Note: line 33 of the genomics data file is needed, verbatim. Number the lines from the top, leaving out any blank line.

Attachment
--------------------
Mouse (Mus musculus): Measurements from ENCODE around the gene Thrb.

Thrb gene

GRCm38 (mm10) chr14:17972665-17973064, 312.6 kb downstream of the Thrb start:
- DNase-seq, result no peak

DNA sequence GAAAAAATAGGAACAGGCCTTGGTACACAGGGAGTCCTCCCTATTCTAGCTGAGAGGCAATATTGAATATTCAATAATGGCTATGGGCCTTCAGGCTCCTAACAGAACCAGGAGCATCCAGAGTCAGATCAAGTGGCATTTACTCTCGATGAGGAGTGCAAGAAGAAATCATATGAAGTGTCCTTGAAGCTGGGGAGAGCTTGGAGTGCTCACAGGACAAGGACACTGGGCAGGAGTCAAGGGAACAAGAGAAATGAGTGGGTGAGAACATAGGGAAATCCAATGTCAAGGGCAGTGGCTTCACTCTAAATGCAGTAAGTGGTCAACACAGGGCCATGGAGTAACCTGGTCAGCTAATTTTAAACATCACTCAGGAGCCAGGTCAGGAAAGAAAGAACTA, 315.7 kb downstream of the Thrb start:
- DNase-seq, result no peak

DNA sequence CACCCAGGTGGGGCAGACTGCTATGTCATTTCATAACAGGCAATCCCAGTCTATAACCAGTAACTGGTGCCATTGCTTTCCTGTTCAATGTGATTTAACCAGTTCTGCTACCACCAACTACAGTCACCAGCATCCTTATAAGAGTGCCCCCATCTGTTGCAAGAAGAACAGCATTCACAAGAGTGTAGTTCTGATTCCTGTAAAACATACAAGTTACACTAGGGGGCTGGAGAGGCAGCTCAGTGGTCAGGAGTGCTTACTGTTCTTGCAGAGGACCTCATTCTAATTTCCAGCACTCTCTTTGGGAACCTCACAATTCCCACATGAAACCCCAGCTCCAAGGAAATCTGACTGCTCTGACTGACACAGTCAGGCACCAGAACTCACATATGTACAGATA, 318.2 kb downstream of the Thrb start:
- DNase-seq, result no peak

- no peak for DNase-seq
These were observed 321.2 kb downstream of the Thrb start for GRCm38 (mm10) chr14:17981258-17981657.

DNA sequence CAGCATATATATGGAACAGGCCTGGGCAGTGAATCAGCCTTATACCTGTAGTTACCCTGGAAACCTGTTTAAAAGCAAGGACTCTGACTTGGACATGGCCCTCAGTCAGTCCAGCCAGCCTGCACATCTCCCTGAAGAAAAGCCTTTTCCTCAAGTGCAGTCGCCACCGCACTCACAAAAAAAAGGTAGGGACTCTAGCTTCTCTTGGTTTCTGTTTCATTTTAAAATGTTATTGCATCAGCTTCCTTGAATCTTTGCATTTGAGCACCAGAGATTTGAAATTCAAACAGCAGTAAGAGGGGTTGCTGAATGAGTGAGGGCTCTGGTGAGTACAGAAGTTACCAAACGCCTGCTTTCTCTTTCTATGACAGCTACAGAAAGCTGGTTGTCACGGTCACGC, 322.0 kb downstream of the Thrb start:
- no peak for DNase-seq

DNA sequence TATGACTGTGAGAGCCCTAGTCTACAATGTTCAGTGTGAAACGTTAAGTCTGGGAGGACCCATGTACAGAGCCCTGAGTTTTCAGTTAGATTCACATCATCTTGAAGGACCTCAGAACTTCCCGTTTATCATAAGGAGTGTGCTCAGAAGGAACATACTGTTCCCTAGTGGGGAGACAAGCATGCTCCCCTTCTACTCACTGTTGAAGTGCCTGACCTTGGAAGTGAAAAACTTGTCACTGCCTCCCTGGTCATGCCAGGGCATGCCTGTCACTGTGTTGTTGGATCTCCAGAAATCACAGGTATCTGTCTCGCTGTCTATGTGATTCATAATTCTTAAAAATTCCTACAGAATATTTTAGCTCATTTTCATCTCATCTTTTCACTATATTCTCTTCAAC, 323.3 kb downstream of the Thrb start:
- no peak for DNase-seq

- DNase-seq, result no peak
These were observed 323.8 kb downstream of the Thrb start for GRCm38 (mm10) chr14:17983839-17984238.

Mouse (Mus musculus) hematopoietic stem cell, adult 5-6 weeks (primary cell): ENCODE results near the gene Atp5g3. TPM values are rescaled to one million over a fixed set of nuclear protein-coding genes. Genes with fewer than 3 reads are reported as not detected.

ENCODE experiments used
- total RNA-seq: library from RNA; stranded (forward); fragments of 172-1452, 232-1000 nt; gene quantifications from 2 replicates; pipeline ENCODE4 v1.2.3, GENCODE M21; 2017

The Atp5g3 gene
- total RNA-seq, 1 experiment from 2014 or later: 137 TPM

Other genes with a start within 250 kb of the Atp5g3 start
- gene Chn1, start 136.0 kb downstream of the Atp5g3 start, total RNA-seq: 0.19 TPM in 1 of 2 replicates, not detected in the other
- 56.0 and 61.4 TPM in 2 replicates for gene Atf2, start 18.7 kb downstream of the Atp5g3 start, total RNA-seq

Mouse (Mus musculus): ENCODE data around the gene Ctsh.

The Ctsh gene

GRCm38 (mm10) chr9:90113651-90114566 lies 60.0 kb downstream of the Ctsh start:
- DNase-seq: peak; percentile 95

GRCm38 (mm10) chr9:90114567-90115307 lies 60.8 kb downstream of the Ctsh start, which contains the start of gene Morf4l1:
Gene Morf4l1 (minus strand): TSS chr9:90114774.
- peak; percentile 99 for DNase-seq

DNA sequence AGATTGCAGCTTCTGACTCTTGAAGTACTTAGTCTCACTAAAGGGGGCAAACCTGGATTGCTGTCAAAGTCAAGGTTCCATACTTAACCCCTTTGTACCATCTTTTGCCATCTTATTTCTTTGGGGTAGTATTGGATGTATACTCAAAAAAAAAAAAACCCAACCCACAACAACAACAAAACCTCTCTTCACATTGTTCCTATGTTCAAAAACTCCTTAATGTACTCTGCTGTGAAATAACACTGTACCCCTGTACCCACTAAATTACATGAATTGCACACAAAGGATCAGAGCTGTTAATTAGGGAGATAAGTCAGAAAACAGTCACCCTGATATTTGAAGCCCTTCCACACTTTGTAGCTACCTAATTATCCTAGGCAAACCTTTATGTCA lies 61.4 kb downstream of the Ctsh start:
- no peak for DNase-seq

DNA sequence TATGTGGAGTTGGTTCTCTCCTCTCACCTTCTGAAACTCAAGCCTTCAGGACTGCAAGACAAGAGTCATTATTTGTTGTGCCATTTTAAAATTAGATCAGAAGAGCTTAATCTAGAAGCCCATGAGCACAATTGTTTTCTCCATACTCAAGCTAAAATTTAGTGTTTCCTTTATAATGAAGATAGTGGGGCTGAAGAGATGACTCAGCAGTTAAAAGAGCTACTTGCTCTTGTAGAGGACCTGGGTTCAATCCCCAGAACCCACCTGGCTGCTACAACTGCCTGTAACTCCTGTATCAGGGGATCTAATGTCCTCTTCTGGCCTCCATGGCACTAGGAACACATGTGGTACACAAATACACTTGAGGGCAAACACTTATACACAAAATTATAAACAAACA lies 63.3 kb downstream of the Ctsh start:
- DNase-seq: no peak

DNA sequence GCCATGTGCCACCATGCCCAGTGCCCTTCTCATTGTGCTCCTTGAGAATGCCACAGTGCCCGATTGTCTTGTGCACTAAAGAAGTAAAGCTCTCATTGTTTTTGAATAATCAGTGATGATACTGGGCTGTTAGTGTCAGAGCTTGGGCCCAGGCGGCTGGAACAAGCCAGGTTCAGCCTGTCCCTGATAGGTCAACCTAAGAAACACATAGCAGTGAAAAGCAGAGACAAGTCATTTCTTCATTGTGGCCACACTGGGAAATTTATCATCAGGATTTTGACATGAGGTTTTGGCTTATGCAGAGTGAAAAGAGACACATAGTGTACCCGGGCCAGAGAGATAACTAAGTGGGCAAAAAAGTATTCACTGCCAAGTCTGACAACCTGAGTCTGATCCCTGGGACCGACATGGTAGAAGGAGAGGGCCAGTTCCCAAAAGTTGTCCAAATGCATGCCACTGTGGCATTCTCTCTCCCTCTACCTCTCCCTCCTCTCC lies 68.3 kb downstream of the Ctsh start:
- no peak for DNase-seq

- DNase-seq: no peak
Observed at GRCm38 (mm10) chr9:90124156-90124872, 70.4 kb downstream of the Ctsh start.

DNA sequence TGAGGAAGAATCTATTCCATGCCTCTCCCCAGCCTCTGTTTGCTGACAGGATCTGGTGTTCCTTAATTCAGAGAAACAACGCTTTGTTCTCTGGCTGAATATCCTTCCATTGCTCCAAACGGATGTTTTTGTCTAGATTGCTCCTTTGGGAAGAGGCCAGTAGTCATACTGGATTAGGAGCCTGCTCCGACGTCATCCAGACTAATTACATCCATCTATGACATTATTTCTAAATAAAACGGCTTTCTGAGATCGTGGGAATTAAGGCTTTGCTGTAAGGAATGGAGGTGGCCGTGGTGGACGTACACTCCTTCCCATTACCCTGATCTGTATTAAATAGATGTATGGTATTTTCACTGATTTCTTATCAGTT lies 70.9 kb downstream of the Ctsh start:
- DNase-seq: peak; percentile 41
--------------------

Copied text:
- no peak for DNase-seq